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Friday, February 26, 2016

Wheel failure

I recently read some comments about early (1970's)  wheels flexing enough to eject wheel covers (full hub caps) when radial tires were first used to replace the original bias tires. This is an example of why it is important to know if your steel wheels are rated (designed) for radial tire use if you have an older RV that came originally with bias tires and are considering changing to radials.

I think this is more likely to be an issue on old "classic" trailers but it is possible that there are some older (60's vintage and earlier) motorhomes that might have originally come with bias tires also, so this info applies.

Excess flexing can result in steel fatigue which can result in wheel failure. A quick search of the internet found a number of examples:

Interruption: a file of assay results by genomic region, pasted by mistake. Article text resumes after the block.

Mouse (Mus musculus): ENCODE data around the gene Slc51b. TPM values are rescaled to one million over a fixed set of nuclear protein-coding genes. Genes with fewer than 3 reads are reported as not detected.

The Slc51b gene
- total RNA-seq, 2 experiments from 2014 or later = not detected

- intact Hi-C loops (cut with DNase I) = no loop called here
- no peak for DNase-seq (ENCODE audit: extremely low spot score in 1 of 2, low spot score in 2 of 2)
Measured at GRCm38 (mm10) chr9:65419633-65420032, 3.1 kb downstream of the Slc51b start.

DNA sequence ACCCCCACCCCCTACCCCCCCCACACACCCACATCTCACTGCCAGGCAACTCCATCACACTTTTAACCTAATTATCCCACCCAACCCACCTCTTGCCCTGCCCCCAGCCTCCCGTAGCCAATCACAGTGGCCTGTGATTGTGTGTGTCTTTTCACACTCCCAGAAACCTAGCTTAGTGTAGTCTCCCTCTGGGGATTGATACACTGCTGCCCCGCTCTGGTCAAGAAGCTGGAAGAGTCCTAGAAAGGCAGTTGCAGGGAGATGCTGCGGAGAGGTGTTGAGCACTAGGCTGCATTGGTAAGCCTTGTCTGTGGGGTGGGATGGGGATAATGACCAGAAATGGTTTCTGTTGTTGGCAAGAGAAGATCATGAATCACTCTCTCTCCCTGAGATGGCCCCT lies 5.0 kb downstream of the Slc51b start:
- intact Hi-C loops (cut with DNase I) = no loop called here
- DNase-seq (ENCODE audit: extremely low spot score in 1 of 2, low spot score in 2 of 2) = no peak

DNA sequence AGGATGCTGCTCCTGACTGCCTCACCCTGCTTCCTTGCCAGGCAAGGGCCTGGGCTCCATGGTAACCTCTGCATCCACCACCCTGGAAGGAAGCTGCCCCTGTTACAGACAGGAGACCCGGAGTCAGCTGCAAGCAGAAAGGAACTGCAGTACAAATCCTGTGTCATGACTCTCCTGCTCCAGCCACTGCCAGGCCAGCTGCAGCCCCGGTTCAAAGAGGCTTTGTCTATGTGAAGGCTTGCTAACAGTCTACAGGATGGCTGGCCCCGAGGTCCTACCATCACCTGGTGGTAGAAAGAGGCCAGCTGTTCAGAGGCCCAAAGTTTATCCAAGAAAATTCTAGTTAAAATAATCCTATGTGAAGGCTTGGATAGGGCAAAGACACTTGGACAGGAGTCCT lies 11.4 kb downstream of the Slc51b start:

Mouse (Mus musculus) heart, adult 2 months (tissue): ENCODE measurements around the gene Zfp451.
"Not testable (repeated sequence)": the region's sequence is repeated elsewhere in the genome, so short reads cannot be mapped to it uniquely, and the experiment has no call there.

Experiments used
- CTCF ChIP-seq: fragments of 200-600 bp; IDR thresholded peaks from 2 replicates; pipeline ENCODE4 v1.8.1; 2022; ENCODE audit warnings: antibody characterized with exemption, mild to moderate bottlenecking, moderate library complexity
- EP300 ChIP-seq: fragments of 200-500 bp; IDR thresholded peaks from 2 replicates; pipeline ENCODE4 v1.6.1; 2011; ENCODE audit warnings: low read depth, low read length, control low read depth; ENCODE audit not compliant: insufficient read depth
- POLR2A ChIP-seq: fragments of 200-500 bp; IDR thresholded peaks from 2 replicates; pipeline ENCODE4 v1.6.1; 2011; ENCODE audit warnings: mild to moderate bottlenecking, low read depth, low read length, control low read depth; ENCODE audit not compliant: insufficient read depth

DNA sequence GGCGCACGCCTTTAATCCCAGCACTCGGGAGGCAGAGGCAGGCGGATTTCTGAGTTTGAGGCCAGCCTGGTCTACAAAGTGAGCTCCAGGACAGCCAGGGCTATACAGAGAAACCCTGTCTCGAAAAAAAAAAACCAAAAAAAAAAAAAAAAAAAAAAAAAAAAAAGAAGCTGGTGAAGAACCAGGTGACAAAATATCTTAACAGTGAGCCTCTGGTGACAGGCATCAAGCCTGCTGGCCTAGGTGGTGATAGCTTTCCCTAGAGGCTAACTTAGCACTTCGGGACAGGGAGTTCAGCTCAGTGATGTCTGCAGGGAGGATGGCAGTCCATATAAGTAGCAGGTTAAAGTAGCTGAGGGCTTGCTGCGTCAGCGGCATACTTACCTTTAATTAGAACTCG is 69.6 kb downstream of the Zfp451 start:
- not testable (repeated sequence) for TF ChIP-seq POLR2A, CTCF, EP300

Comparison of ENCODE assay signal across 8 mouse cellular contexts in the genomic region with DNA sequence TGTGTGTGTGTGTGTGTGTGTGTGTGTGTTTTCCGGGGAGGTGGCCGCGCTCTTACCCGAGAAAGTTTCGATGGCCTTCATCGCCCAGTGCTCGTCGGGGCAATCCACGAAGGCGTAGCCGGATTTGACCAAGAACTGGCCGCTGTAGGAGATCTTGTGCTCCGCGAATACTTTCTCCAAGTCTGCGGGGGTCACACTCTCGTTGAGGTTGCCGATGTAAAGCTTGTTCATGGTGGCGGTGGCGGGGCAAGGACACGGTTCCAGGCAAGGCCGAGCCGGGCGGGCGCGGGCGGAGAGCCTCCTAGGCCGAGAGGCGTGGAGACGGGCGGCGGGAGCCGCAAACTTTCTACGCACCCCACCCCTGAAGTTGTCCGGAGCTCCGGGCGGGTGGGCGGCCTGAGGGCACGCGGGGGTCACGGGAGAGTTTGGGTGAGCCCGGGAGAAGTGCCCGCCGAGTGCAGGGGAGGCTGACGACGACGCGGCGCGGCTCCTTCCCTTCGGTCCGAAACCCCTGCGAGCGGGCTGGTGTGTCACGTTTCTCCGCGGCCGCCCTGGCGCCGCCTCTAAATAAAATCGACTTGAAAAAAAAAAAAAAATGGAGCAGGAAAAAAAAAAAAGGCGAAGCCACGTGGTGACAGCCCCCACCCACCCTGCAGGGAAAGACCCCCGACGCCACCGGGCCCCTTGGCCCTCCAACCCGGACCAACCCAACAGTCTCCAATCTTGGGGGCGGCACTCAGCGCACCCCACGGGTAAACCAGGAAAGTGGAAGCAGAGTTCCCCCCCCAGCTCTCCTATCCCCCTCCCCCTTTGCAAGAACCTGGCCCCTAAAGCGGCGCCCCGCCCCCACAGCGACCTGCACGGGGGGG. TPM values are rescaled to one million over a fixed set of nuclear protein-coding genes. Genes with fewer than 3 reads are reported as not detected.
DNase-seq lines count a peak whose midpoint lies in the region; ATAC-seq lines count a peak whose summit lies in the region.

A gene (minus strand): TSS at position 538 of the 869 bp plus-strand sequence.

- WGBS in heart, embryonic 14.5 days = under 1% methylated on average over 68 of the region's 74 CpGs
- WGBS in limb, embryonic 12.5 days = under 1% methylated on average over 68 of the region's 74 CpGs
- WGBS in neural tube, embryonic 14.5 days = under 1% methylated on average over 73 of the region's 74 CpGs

Note the crack between the two red dots. This is early sign of fatigue crack of the wheel disk.




 If the wheel is not replaced this type of crack can grow till the wheel comes apart like this:
Here is a trailer wheel with a complete failure of one spoke:


Fatigue can also occur in the flange area of the rim as seen in this example:


As far as I know most cast aluminum wheels made since the 80's are probably OK for use with radial tires but with the extra side loading seen with multi-axle trailers failure of aluminum wheels is possible too.

I found an excellent video that shows the results of these forces at Keystone RV. Watch the section from time 0:46 to 1:07 and note that the tires on one axle bend inboard while the others are forced outward. This puts tremendous strain on both the tire and the wheel and may lead to failure of either or both parts.
This type of failure may occur after the third or fourth set of tires.

A side note on wheel failure. I have experienced wheel failure on my race car after about 3,000 miles usage but these were light weight multi 3 piece wheels with cast center and spun flanges that bolted together. Application on a relatively heavy car (Camaro) resulted in fatigue failure. Luckily we were doing magnaflux dye penetrant inspection and discovered the cracks when doing off-season re-build and not during a race.

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